One year after taking on the role, White Ferns coach Katrina Keenan has her finger on the pulse of what needs to change to jump up the world rankings.

Driving the White Ferns to be comfortable with being uncomfortable

One year after taking on the role, White Ferns coach Katrina Keenan has her finger on the pulse of what needs to change to jump up the world rankings.

Katrina Keenan is a planner. She can comfortably rattle off a list as long as her arm (and as a former World-Cup winning bowler she has long arms) of the things that have improved with the White Ferns in the past year.

On the field they’re more accurate with their bowling, the fielding has gone up a notch and they’re thinking more about their options with bat in hand.  On the training pitch there’s been an extensive off-season programme with camps in Tauranga and Maroochydore to prepare for the recent West Indies tour. 


Working with the White Ferns at the Maroochydore training camp earlier this year.  

But all of those improvements have simply not translated to more victories on the field or a rise in their no.4 world ranking. And no one is more disappointed by that than this highly driven 42-year-old.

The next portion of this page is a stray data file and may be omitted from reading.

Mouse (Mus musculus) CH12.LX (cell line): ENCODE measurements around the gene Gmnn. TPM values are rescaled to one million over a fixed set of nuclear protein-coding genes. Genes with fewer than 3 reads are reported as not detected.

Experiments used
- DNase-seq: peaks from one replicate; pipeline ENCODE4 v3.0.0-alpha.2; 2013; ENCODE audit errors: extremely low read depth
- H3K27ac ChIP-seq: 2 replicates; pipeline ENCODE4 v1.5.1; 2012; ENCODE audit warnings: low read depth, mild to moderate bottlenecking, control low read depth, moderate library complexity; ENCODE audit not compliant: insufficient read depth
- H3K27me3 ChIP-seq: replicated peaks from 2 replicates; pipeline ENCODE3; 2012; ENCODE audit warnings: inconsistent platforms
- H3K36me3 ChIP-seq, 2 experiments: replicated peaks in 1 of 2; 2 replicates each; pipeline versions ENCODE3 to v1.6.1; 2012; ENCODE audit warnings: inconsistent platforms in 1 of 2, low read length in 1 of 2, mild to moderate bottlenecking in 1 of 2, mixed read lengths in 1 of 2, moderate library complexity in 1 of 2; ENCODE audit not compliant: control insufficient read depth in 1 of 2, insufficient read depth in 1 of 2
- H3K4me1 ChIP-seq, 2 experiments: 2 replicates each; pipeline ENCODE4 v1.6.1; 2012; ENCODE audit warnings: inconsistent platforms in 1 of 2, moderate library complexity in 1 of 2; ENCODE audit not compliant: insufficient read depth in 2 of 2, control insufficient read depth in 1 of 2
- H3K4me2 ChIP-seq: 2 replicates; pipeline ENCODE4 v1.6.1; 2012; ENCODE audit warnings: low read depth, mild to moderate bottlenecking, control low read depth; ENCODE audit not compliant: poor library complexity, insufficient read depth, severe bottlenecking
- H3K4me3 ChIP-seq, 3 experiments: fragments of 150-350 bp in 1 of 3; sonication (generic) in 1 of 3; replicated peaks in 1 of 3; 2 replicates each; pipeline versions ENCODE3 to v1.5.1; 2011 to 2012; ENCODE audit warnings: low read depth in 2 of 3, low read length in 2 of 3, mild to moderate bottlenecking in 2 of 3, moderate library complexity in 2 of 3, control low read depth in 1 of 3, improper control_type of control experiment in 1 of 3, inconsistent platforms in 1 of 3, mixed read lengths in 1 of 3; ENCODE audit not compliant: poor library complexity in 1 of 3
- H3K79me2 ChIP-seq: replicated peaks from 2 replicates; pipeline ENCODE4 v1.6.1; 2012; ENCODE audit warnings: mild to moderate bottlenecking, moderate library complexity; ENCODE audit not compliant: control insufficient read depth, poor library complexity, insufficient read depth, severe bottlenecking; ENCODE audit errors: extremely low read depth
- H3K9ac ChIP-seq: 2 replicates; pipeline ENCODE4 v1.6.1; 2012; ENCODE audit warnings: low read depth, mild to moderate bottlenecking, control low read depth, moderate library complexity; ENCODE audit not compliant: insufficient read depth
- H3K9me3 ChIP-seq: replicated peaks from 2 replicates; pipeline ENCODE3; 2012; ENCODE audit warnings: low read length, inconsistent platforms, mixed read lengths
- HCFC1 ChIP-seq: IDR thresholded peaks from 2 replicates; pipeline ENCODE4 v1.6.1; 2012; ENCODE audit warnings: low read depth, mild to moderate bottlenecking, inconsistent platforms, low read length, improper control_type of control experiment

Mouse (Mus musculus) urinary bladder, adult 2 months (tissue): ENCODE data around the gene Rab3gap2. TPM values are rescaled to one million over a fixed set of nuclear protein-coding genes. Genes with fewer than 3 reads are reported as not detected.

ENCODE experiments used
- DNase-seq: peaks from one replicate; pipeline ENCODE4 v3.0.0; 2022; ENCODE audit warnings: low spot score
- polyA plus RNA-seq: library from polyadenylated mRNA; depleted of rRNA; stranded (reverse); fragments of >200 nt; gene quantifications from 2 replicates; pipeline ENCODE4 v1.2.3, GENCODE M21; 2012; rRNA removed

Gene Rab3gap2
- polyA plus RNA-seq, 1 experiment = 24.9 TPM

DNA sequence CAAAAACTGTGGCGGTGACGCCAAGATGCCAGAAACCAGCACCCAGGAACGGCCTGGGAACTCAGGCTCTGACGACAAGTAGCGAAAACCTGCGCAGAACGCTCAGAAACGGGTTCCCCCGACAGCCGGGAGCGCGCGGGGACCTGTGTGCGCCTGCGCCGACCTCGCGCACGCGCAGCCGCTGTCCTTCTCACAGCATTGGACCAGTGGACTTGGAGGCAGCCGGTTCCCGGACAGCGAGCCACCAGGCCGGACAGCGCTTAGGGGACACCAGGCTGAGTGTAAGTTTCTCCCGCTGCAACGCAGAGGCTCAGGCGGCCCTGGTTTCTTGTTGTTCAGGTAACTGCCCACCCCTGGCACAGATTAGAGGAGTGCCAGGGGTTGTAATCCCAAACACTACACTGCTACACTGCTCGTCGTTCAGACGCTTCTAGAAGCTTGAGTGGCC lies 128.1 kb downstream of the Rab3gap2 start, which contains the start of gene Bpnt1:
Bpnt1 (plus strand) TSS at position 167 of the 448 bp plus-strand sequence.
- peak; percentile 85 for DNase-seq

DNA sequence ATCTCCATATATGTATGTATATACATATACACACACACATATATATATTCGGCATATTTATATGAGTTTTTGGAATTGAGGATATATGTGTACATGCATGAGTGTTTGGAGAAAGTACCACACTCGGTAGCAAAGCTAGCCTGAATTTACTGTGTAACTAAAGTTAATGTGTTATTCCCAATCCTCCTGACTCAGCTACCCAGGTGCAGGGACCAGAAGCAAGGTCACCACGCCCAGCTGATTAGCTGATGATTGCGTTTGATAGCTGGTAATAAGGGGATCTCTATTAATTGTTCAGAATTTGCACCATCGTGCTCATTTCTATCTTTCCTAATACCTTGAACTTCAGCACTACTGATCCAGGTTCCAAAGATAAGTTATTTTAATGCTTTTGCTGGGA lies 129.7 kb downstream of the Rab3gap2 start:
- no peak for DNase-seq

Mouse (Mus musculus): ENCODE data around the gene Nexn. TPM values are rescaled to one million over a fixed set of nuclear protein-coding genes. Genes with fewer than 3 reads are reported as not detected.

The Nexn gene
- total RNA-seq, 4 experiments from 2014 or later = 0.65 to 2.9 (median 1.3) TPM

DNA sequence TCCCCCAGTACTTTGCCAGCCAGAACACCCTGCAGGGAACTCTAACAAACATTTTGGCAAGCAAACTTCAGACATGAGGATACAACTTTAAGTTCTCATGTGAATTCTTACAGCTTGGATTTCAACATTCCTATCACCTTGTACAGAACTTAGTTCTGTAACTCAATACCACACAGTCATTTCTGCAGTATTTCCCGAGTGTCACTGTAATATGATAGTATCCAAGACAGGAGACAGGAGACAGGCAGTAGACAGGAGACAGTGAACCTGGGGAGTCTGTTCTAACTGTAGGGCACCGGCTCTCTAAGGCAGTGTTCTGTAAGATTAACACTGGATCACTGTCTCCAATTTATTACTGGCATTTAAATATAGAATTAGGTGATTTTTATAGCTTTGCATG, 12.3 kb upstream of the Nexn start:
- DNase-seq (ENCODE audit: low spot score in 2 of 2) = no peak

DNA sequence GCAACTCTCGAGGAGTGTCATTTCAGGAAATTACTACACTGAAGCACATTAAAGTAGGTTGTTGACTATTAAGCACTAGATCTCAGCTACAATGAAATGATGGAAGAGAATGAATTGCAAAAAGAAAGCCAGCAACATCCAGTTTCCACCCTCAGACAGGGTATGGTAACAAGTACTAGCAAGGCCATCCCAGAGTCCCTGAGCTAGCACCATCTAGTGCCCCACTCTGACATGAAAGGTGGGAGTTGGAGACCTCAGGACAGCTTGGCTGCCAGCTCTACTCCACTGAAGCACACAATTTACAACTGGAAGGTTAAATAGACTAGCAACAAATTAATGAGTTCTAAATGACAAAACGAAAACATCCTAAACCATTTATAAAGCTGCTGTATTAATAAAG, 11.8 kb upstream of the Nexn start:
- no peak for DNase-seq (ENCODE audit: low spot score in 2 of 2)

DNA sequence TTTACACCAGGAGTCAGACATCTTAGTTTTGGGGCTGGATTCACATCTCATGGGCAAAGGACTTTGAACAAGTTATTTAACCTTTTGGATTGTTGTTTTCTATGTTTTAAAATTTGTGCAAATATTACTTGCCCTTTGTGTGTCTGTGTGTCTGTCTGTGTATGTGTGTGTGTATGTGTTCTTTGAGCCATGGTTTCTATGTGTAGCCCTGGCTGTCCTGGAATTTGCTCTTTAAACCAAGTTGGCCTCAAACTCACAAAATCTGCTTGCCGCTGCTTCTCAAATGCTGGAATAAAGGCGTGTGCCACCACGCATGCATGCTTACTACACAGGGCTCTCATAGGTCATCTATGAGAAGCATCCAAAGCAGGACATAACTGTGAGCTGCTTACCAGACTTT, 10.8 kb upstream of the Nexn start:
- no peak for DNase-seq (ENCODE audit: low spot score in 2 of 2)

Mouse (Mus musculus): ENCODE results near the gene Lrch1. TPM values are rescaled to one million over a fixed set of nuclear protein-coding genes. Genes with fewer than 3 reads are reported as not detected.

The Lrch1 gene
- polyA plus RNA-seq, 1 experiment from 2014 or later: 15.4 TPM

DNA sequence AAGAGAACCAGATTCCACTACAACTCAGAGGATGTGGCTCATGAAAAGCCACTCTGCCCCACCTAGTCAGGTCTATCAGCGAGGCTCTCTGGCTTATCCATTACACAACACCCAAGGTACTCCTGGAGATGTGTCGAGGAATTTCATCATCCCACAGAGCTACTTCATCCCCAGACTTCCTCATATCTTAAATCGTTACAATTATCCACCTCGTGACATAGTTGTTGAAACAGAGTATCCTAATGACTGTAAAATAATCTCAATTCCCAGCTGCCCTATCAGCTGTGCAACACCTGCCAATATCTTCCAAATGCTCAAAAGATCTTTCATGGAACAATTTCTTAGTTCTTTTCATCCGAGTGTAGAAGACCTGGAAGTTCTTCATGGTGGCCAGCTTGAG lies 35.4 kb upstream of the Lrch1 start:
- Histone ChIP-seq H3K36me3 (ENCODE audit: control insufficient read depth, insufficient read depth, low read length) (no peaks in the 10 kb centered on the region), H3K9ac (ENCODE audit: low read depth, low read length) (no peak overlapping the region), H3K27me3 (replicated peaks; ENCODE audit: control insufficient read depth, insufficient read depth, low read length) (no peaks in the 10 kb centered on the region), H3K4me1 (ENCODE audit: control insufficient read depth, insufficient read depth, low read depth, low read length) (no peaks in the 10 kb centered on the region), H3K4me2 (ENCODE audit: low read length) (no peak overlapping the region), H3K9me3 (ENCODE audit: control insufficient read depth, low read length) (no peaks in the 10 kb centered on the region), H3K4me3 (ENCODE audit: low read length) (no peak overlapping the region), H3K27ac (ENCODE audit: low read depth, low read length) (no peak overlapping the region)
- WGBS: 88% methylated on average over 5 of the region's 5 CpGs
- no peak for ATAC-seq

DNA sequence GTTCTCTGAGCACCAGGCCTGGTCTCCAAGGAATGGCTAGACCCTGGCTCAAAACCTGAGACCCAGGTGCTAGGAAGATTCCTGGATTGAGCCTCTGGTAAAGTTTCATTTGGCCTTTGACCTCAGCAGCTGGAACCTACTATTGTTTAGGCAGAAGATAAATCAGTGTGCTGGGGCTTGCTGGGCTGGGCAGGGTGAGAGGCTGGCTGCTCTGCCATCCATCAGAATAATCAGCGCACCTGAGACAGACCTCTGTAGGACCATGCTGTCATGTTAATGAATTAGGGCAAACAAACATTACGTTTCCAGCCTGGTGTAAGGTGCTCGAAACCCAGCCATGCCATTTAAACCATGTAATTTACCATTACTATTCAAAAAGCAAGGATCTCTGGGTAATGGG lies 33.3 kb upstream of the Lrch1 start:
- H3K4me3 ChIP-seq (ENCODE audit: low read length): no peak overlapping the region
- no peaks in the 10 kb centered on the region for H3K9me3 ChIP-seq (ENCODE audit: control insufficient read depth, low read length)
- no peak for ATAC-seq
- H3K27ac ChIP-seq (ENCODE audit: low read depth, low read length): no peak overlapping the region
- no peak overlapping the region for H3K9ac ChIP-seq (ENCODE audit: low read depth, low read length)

Keenan puts it down to the players needing the mental skills to perform under pressure, in her words “getting the players comfortable with being uncomfortable.”

“When players get under what they perceive to be pressure is where we see our biggest errors and they can obviously be the turning points in a game. You’ll see players make poor decisions or execute poorly. That would be our biggest work-on at the moment. “

Keenan says the first ever Twenty20 series win over Australia in January was a great example of when the girls get everything right on the day wat they’re capable of doing.  Sadly on other occasions, such as at the ICC Women’s World Cup, they got into situations where they could have done better.


Katrina played for the White Ferns between 1995 and 2000, taking 15 Test and 70 ODI wickets. 

Her main learning in year one has been the complexity of the head coaching role. “It’s not just about your technical ability as a coach. It’s as much about developing relationships and building a group of players, about your understanding of the game, about building a really good programme and resourcing that programme.”

In February the White Ferns have the chance to revenge the recent defeats away to the third-ranked West Indies side when the flamboyant Caribbean women arrive on our shores. “They’re a very confident side the West Indies, but we’ll be better prepared with a massive volume of domestic games and that will also make the selection so much more competitive.”

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